Re: [PATCH] sched/headers: Fix sched_setattr userspace compilation breakage

From: Joel Fernandes
Date: Fri May 29 2020 - 12:17:54 EST

Hi Linus,

On Thu, May 28, 2020 at 07:17:38PM -0700, Linus Torvalds wrote:
> On Thu, May 28, 2020 at 6:45 PM Joel Fernandes <joel@xxxxxxxxxxxxxxxxx> wrote:
> >
> > glibc's <sched.h> already defines struct sched_param (which is a POSIX
> > struct), so my inclusion of <linux/sched/types.h> above which is a UAPI
> > header exported by the kernel, breaks because the following commit moved
> > sched_param into the UAPI:
> > e2d1e2aec572a ("sched/headers: Move various ABI definitions to <uapi/linux/sched/types.h>")
> >
> > Simply reverting that part of the patch also fixes it, like below. Would
> > that be an acceptable fix? Then I can go patch glibc to get struct
> > sched_attr by including the UAPI's <linux/sched/types.h>. Otherwise, I
> > suspect glibc will also break if it tried to include the UAPI header.
> Hmm.
> Reverting that commit makes some sense as a "it broke things", and
> yes, if this was some recent change that caused problems with user
> headers, that would be what we should do (at least to then think about
> it a bit more).
> But that commit was done three years ago and you're the first person
> to report breakage.
> So for all I know, modern glibc source bases have already fixed
> themselves up, and take advantage of the new UAPI location. Or they
> just did that kernel header sync many years ago, and will fix it up
> the next time they do a header sync.
> So then reverting things (or adding the __KERNEL__ guard) would only
> break _those_ cases instead and make for only more problems.
> Basically, I think you should treat this as a glibc header bug, not a
> kernel header bug.

Got it, thanks.

> And when you say

> > The reason is, since <sched.h> did not provide struct sched_attr as the
> > manpage said, so I did the include of uapi's linux/sched/types.h myself:
> instead of starting to include the kernel uapi header files - that
> interact at a deep level with those system header files - you should
> just treat it as a glibc bug.
> And then you can either work around it locally, or make a glibc
> bug-report and hope it gets fixed that way.
> The "work around it locally" might be something like a
> "glibc-sched-h-fixup.h" header file that does
> #ifndef SCHED_FIXUP_H
> #define SCHED_FIXUP_H
> #include <sched.h>
> /* This is documented to come from <sched.h>, but doesn't */
> struct sched_attr {
> __u32 size;
> __u32 sched_policy;
> __u64 sched_flags;
> __s32 sched_nice;
> __u32 sched_priority;
> __u64 sched_runtime;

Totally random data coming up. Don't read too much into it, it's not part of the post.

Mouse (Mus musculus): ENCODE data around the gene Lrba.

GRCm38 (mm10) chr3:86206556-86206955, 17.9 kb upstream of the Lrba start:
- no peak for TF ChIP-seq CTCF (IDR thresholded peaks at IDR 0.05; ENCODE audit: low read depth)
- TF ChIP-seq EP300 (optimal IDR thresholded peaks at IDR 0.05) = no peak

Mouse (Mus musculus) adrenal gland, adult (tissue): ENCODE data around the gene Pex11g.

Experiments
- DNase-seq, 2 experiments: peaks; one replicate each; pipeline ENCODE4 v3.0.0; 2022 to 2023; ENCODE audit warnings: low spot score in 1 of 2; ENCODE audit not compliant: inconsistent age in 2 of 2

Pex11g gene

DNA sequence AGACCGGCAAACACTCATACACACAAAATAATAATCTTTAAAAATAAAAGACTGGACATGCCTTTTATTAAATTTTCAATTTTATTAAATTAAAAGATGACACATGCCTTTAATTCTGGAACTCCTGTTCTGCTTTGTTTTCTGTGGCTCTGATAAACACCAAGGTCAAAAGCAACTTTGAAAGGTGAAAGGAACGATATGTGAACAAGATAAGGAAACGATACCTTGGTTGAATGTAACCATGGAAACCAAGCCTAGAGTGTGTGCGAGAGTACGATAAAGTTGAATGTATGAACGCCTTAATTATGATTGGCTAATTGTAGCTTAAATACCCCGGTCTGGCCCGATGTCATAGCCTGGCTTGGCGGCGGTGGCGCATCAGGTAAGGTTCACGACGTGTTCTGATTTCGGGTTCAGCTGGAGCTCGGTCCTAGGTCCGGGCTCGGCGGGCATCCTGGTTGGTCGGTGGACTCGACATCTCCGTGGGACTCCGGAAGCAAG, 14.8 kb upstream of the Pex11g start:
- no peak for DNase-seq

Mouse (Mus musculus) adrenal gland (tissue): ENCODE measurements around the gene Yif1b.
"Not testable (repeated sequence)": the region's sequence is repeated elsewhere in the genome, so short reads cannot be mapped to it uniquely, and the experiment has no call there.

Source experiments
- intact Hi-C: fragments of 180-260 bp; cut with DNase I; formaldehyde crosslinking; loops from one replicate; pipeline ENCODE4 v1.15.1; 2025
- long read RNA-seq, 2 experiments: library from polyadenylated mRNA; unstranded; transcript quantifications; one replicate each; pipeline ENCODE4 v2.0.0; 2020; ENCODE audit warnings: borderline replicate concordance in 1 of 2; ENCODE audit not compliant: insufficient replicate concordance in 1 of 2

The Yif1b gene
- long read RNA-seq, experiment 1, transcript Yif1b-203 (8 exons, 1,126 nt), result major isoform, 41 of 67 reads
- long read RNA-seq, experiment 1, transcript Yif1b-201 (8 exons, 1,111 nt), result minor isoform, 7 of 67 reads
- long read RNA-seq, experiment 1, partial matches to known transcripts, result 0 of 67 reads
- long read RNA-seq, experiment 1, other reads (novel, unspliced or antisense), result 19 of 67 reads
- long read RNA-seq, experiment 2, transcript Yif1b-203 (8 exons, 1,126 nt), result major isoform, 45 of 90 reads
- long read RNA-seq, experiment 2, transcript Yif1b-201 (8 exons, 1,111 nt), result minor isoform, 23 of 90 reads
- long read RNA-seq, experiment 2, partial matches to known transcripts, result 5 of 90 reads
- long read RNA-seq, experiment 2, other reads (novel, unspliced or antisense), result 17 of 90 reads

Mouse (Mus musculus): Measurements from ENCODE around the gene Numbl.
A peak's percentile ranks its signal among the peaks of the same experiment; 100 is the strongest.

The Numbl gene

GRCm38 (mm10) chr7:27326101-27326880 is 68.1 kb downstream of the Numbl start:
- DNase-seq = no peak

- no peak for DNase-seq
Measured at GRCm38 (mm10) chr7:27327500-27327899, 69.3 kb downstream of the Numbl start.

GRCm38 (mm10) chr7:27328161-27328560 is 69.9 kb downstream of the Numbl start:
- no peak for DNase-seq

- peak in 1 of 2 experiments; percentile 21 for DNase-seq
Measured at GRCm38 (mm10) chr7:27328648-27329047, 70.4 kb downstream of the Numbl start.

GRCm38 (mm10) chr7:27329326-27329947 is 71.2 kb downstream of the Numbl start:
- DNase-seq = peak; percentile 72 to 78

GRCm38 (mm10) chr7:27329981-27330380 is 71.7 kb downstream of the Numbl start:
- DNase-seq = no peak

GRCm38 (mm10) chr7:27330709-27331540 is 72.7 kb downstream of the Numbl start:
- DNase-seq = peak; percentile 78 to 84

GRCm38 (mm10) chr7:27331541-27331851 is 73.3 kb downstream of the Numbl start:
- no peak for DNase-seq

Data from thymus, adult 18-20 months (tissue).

> __u64 sched_deadline;
> __u64 sched_period;
> /* Utilization hints */
> __u32 sched_util_min;
> __u32 sched_util_max;
> };
> #end /* SCHED_FIXUP_H */
> in your build environment (possibly with configure magic etc to find
> the need for this fixup, depending on how fancy you want to be).

Got it, I will look into these options. Thanks.

Turns out I hit the same/similar issue in 2018 but for a different reason. At
the time I was working on Android and needed this struct. The bionic C
library folks refused to add it because no other libc exposed it either (that
was their reason to not have it, anyway). I suspect everyone was just doing
their own fixups to use it and that was what I was asked to do.

I think it would be better to just do the fixup you suggested above for now.

> Because when we have a change that is three+ years old, we can't
> reasonably change the kernel back again without then likely just
> breaking some other case that depends on that uapi file that has been
> there for the last few years.
> glibc and the kernel aren't developed in sync, so glibc generally
> takes a snapshot of the kernel headers and then works with that. That
> allows glibc developers to work around any issues they have with our
> uapi headers (we've had lots of namespace issues, for example), but it
> also means that the system headers aren't using some "generic kernel
> UAPI headers". They are using a very _particular_ set of kernel uapi
> headers from (likely) several years ago, and quite possibly then
> further edited too.
> Which is why you can't then mix glibc system headers that are years
> old with kernel headers that are modern (or vice versa).
> Well, with extreme luck and/or care you can. But not in general.

Got it, thank you Linus !!!

- Joel